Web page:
Earlier this week, I got permission to interview Jon Burton, Founder of Traveller’s Tales (Who made such games as Sonic 3D Blast, Sonic R, and the Lego games since Lego Star Wars.) It was conducted via email, and it was an absolute honor.
The Interview with Traveller’s Tales’ Jon Burton
NintenCity (Lily Shults): But the first thing I’d like to ask you is permission to post this interview to Nintencity.com, if you do not agree, then I completely understand.
Jon Burton: That’s fine
Alright, First question, what convinced you to start Traveller’s Tales all those years ago?
JB: I tried making games since I was 14 – back then on an 8-bit British computer called a Sinclair Spectrum, but no one would publish them (they weren’t very good!)
Once I got a Commodore Amiga I made demos (there was a demo scene back then) and met a great graphic artist (Andy Ingram). Once I had an artist to work with I realised I could make games that would be taken more seriously than with my “programmer graphics”. We showed an early build of “Leander” to Psygnosis, initially just to get advice from them, but the wanted to sign us up on the spot. We actually said “no” to them as we wanted to be sure we could make the game, but luckily when we returned a month later they were still interested.
Where did the name ‘Traveler’s Tales’ come from?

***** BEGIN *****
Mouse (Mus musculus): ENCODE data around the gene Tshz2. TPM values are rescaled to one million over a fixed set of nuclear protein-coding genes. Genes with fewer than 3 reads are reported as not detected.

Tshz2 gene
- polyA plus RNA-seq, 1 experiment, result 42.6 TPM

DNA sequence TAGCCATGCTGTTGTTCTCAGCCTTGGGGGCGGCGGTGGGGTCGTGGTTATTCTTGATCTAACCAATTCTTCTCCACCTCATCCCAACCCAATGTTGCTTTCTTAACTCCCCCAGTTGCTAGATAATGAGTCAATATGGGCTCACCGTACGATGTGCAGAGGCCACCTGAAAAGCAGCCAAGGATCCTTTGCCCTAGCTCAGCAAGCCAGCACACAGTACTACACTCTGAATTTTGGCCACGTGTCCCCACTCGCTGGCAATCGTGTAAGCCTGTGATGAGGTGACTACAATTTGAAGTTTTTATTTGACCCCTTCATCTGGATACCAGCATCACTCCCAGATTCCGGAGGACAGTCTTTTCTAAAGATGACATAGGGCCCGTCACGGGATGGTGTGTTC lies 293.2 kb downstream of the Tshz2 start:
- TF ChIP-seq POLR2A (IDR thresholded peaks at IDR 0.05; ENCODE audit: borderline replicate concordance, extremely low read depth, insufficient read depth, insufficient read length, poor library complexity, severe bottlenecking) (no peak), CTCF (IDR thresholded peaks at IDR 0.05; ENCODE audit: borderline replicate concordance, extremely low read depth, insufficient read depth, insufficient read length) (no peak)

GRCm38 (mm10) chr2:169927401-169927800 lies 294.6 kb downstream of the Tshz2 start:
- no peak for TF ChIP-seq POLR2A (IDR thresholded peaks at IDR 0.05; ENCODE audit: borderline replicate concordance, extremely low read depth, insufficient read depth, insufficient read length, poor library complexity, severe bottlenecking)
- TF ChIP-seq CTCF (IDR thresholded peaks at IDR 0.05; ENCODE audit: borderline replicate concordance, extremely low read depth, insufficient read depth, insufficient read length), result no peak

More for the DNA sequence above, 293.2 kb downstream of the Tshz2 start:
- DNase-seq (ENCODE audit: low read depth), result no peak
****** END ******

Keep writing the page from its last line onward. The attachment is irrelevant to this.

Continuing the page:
JB: A chapter heading in a book by Carl Sagan called Cosmos.
What would you classify as your biggest success in the gaming industry?
JB: Getting the exclusive rights to publish LEGO games.
Are there any notable canceled projects you’ve worked on?
JB: We were making a Justice League game for Midway (I think) which we got quite far with before it was cancelled.
Biggest regret from your time in the game industry?
JB: I don’t think I have any. Looking back on things that didn’t work out for us at the time, we got a better opportunity than if it had worked out. Haven was a failure for us so we didn’t get to make a sequel which was a big problem at the time, but that team made LEGO Star Wars instead…
Any particularly funny or notable stories of the gaming industry?
JB: I think I made David Jaffe cry in a Disney design meeting once – I’m pretty sure “God of War” was a direct result…
How did Traveler’s Tales manage to pick up the Sonic license?
JB: We made Mickey Mania on the Genesis and Kats Sato (who was a producer for Sega) saw it and loved it. He admitted to me he ‘stole’ ideas from it for Clockwork Knight, and he sought us out when they needed someone for a 16-bit Sonic.
How would you describe the game’s industry, back in the day and today?
JB: It can be much more sterile and corporate today, but the app store and indie scene have brought back of what used to make the games industry so great.
What drives you to keep doing what you’re doing?
JB: I just like being creative. Thinking up fun ideas and things people haven’t seen or done before drives me I guess…
What advice would you give to an up and coming game developer?
JB: If you can, stick singularly to your vision. If you do and it’s a success, you know how to make games people like. If you have to bend your vision to someone else’s will it becomes very difficult to make decisions, as it’s not your vision or ideas anymore.
Plans for the future?
JB: Enjoying You-Tubing at the moment. Fun to dig through old memories. I’ll direct films if I get the opportunity and I’m always trying to think of new ideas and ways to experience games, so watch this space…
(Yes, that’s how he actually ended it.)
Thanks to Jon Burton for his time in this review! I sure enjoyed chatting with him and getting an insight on how his studio works. Stay tuned for more here at NintenCity.